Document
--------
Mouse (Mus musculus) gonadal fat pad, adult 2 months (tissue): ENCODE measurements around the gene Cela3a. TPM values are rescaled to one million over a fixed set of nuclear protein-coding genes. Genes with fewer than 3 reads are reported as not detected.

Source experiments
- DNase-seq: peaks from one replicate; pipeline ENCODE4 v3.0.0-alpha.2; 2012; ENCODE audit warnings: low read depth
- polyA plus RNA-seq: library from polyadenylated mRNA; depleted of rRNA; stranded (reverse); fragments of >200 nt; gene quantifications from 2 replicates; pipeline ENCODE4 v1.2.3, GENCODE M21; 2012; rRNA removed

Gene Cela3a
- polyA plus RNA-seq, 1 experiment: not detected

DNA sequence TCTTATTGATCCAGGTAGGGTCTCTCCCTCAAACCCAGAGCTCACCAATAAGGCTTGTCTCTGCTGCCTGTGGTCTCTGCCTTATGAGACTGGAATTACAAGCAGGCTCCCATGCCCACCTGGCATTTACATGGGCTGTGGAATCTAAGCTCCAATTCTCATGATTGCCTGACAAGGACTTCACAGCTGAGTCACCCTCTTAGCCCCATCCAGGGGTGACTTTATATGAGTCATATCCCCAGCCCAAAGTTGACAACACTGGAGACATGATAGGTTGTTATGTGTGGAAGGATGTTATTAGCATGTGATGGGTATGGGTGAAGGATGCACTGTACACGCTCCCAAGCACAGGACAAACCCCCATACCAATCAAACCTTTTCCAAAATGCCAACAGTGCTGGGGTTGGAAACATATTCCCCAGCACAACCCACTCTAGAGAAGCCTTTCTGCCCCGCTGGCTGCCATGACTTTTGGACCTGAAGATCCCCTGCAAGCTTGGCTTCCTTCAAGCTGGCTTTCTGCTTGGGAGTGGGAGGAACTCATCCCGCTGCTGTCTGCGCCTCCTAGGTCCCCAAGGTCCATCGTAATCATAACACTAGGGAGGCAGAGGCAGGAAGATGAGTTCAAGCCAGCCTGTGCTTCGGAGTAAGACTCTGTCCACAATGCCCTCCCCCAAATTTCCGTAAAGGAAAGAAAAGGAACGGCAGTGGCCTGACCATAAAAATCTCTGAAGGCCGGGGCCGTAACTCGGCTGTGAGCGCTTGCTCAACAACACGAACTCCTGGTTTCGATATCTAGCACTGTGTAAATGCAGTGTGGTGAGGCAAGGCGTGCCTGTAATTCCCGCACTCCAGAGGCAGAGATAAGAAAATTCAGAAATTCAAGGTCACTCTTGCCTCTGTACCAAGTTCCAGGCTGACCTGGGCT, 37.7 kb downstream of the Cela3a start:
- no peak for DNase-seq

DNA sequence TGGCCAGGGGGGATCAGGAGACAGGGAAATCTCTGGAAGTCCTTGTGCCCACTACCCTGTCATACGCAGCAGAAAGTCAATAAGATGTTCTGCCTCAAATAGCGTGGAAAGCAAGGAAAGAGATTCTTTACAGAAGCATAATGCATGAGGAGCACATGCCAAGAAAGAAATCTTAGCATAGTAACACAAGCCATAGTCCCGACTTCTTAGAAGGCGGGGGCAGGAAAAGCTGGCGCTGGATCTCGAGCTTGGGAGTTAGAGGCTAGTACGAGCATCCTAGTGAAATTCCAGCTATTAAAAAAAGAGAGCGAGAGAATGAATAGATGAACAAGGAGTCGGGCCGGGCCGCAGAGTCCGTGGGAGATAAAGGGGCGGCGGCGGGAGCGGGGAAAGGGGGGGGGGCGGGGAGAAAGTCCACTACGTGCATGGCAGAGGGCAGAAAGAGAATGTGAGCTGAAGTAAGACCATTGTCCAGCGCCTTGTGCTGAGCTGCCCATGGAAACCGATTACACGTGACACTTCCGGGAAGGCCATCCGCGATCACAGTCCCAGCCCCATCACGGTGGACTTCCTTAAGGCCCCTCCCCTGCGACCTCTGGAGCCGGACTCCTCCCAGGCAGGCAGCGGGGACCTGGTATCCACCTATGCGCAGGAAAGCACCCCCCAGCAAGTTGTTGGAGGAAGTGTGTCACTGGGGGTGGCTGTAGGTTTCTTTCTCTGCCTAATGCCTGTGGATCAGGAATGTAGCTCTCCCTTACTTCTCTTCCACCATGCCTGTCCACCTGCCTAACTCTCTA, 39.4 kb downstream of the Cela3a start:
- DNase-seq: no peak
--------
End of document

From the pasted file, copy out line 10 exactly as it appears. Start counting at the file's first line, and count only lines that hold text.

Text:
- DNase-seq: no peak